integration and although large corporations are investing extensively in electronic capabilities, based on this mid-1998 sample, there was still little use of electronic business among SMEs. The extent to which SMEs are dealing with small customers who are less likely to have this capability is not known. The results of the survey may indicate that SMEs need help in terms of investments, technical know-how, and understanding of the value of electronic business transactions.
SMEs in the survey were generally better equipped in terms of computer-aided design (CAD); 74 percent had CAD capabilities. Approximately half reported using SPC, computer-aided manufacturing (CAM), materials and resource planning (MRP), and hazardous material (HAZMAT) handling capabilities. Although only 41 percent were certified by the International Standards Organization (ISO), SMEs clearly felt that ISO certification was important; 35 percent of the respondents reported plans to obtain certification.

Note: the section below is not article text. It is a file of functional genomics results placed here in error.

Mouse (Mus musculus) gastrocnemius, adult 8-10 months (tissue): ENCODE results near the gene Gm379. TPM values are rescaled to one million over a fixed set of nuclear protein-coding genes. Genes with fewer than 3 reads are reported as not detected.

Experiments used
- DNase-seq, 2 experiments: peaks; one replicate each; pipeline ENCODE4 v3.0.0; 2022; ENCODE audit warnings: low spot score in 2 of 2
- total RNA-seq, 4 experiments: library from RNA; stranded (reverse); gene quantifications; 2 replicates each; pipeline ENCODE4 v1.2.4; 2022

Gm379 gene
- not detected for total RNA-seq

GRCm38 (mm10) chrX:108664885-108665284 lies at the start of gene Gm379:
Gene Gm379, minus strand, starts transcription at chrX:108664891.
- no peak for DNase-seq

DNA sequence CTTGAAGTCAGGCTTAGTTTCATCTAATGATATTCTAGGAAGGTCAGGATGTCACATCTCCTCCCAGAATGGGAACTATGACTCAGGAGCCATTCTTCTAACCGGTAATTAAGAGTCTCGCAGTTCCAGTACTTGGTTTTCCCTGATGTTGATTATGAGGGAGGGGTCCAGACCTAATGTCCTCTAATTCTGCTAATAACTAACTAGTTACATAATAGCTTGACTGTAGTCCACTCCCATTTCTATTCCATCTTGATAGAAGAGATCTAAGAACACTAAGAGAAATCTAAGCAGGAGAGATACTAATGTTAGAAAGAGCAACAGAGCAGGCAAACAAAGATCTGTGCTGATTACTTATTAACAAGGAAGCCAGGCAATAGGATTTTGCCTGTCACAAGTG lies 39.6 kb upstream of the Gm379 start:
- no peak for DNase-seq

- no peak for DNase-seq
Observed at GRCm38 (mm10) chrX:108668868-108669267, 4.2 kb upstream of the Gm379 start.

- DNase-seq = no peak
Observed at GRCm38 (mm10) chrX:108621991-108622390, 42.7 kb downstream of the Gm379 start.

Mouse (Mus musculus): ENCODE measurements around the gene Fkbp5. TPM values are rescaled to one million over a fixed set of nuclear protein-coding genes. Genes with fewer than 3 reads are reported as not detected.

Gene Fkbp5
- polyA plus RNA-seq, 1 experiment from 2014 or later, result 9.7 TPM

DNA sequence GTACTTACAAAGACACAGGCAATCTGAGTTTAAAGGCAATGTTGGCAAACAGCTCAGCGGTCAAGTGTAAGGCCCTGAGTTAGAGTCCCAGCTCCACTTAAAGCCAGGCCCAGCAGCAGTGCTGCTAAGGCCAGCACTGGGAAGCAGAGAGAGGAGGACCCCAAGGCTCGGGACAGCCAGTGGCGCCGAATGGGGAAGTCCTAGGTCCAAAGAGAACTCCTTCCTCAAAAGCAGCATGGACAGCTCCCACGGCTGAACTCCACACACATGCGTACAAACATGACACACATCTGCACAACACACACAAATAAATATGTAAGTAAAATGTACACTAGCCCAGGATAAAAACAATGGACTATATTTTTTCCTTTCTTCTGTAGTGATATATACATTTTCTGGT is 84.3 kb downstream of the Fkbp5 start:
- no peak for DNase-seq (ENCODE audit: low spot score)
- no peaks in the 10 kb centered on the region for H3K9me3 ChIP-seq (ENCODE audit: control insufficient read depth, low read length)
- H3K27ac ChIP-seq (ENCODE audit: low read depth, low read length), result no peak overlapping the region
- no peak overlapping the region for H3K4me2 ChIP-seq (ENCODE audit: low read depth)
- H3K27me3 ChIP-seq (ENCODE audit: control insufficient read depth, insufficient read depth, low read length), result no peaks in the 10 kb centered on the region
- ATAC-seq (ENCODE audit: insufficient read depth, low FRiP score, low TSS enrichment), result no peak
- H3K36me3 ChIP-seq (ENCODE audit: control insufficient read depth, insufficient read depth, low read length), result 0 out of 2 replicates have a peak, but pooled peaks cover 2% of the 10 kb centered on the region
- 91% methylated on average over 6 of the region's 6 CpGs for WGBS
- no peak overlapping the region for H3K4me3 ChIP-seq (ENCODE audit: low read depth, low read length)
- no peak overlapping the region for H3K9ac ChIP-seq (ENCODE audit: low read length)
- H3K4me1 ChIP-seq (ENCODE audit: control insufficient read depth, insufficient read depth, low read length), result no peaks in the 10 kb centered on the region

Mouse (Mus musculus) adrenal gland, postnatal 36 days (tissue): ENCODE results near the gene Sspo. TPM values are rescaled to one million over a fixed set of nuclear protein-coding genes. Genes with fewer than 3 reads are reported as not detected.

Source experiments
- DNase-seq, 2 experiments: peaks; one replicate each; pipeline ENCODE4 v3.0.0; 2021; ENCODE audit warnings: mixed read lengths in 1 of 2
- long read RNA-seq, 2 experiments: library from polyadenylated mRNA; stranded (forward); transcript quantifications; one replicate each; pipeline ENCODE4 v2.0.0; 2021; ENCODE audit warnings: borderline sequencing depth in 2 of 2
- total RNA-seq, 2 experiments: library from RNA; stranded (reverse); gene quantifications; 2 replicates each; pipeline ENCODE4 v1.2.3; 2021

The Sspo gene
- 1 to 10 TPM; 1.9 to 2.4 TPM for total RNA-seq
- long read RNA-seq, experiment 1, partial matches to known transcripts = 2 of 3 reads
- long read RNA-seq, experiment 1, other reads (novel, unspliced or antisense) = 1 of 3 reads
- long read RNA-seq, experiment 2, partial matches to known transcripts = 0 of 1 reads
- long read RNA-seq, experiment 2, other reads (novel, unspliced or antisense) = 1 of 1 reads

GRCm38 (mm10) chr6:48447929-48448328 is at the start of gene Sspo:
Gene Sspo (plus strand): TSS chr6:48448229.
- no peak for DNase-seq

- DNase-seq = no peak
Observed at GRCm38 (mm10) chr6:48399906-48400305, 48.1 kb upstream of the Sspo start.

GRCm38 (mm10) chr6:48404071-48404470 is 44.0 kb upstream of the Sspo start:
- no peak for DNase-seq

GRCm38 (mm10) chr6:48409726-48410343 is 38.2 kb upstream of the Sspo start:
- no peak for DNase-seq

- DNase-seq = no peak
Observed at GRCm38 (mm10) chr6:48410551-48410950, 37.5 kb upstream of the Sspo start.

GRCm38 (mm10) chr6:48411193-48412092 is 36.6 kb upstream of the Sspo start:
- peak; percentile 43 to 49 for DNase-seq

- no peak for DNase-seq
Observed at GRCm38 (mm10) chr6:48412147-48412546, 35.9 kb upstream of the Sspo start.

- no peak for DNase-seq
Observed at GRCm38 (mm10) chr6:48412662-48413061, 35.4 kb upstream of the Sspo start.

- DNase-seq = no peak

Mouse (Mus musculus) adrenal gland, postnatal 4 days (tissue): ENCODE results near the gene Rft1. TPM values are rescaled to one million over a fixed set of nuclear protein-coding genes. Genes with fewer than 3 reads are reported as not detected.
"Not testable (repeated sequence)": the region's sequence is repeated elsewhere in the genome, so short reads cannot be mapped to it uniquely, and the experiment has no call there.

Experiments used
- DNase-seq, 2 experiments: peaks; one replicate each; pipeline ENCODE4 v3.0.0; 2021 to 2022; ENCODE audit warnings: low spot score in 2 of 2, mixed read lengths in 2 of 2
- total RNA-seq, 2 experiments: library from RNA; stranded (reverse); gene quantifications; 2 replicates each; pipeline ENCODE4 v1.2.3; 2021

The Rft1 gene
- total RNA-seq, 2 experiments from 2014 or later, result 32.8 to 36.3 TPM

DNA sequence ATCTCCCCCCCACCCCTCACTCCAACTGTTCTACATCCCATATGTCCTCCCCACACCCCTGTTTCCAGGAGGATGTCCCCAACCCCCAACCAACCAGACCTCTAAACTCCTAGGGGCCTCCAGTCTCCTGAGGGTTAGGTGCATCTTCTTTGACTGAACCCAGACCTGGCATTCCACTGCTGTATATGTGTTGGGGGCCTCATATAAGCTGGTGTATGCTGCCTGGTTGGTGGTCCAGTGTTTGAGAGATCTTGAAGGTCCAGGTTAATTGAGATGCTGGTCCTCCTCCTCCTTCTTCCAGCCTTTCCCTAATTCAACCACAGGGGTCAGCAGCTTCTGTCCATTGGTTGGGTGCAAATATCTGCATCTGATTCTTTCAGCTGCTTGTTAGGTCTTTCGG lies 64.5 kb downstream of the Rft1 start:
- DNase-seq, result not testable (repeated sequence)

SMEs characterized relationships with their customers as somewhat more "partner-like" than "adversarial," although it appears from the data that there is substantial room for improvement in this area. The SMEs considered early involvement in product development, receiving production forecasts from customers, and sharing performance data to be very important. They reported less of a need for improvement in payment terms, supplier recognition programs, sharing of cost data, and financing. The implication was that SMEs worry less about operations over which they have control and more about factors that are dependent on customers. Therefore, customers should work more closely with SME suppliers in the areas of product development, information sharing, and performance data feedback.
The median annual sales of survey participants was $7.7 million. The committee divided the sample into two equal parts: SMEs with annual sales above the median ("large") and SMEs with sales below the median ("small"). The committee also assessed differences in survey results between SMEs with a higher concentration of major customers (i.e., more than 34 percent of sales from their top three customers) and companies with a more dispersed customer base (i.e., less than 34 percent of sales from their top customers).
The survey indicated little difference between large and small SMEs in the percentage of customers ordering electronically, indicating, perhaps, that customers were still in the process of adopting these capabilities. Large SMEs considered customer sharing of future product and technology plans slightly more important than small SMEs. Large SMEs